Hope S. Rugo, MD, FASCO, is professor of medicine and the director of the Breast Oncology and Clinical Trials Education program at the University of California San Francisco Helen Diller Family Comprehensive Cancer Center. She discusses her experience with palbociclib and letrozole in advanced breast cancer.
Hope S. Rugo, MD, FASCO, is professor of medicine and the director of the Breast Oncology and Clinical Trials Education program at the University of California San Francisco Helen Diller Family Comprehensive Cancer Center.
Here she discusses overall survival (OS) results for PALOMA-2 that were presented during the 2022 American Society of Clinical Oncology Annual Meeting. Many were surprised that PALOMA-2 did not show improved OS for palbociclib and letrozole in advanced breast cancer; investigators said missing data could have been a factor in the results.
How do PALOMA-2 overall survival results compare with your experience in clinical practice?
You know, it’s hard to know. It just doesn’t align with what we’ve seen in clinical practice at all. And we have a real-world data study that, again, suggests that there is a survival benefit—it’s real-world data—but it just was so surprising to not see this survival benefit in PALOMA-2, with all of the hazard ratios the same across the different trials. And then, you know, the first four patients I put on PALOMA-2 are still on at 7 and 8 years—and lots of my other patients in practice—so it just doesn’t make sense to me that somehow there would be some magic with that drug where there wasn’t survival.
The bottom line is, the trial is what it is and was reported the way it’s reported, and maybe some additional analyses will help us understand this better. I think that looking at the combination of PALOMA-1 and -2, and taking out those patients who had the disease-free interval of less than 12 months was really helpful, because it shows that those patients probably had the biggest contribution to the lack of overall survival difference.
Can you offer guidance on how ASCO can implement its recommendations to improve clinical trial diversity?
This is just such an important area. And actually, it was a question asked at the plenary session for DESTINY-Breast04, where the question really was, how come there’s so little minority patients enrolled? How come they’re all Caucasian? Why was that? That’s a big question with clinical trials. We really have to work hard to try and improve that minority enrollment in clinical trials and then access to care outside of the setting of trials.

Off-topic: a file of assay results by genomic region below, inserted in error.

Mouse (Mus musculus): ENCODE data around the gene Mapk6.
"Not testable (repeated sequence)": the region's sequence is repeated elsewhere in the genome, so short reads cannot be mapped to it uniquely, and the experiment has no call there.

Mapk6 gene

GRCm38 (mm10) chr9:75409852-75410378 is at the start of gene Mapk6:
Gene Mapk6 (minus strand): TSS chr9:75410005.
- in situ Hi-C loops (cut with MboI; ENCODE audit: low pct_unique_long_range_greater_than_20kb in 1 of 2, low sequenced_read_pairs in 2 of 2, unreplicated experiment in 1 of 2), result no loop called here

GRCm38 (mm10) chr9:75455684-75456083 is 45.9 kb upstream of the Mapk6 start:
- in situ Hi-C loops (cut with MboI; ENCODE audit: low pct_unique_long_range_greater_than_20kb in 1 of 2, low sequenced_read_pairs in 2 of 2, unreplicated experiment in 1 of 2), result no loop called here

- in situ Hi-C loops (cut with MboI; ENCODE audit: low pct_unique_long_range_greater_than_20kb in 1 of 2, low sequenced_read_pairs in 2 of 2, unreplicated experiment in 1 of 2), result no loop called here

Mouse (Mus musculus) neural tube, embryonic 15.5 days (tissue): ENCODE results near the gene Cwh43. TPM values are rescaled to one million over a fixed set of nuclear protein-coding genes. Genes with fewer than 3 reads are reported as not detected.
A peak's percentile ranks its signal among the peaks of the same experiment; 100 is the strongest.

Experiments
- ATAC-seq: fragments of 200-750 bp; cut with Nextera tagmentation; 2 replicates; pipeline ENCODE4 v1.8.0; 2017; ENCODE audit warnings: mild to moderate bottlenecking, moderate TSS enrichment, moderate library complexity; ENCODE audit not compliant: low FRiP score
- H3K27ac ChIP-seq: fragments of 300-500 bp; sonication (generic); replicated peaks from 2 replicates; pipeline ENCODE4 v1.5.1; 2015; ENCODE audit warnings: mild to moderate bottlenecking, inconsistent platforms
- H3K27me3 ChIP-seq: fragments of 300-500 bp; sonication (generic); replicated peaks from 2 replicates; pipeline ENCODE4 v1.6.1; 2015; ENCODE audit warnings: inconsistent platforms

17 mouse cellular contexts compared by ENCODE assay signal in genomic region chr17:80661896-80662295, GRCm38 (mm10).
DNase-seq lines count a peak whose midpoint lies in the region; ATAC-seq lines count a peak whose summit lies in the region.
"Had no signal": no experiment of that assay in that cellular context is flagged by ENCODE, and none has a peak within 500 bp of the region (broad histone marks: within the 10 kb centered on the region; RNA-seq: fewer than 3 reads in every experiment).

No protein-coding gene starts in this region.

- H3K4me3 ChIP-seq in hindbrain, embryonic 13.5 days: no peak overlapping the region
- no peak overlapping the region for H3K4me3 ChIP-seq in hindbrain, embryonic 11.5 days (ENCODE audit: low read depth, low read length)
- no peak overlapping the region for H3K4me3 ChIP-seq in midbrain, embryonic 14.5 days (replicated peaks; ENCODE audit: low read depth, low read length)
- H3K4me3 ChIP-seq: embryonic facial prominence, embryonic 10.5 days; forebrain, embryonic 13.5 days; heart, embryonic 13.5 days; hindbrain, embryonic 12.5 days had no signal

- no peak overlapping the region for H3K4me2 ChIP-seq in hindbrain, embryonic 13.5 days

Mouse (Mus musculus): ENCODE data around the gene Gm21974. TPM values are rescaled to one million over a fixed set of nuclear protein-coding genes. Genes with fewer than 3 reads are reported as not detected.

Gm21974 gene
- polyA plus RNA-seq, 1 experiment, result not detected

What can we do to improve the enrollment and trials? We know there are some countries where reporting ethnicity and race is not allowed, because there’s concern about bias. It may be that ASCO as an organization has the power to have people reported in the setting of trials, but not regularly, and maybe that would answer some of the questions of countries like France that don’t allow reporting. But then how do we improve the accrual?
I think it has to do with, as a community, really working with our pharma partners to improve the funding for minority patients to go on to trials, because what happens is patients generally who are of lower socioeconomic status—not all minorities, by any means—they live farther away, they have children to take care of, they’re doing jobs that are not forgiving. And gas prices in California are $7 a gallon. People can’t go anywhere. So I think what we need to do is to provide support for people to have an opinion, to see whether or not we benefit them, to then come in and participate in the trial and to get compensation for the amount of money and time that they have to put in to participating in the trial.
I think that’s the only way we’re going to fix this, because right now, it’s all—in my mind—more lip service, because they’re saying, “Well, you know, we just have to have alliances and tell people the trials are there and they’ll come.” But that’s not actually the case. I think we really have to provide some support mechanism, too.
ASCO has, in all fairness, made a lot of collaborations with different groups, including the World Health Organization and UICC [Union for International Cancer Control], and within this affiliation with the World Health Organization they’ve created a lot of different ASCO presence, education, and support in different countries. So that’s great. But I think we also need to have this other part of it where the drugs are expensive and trials are difficult, so there has to be some way to get around that.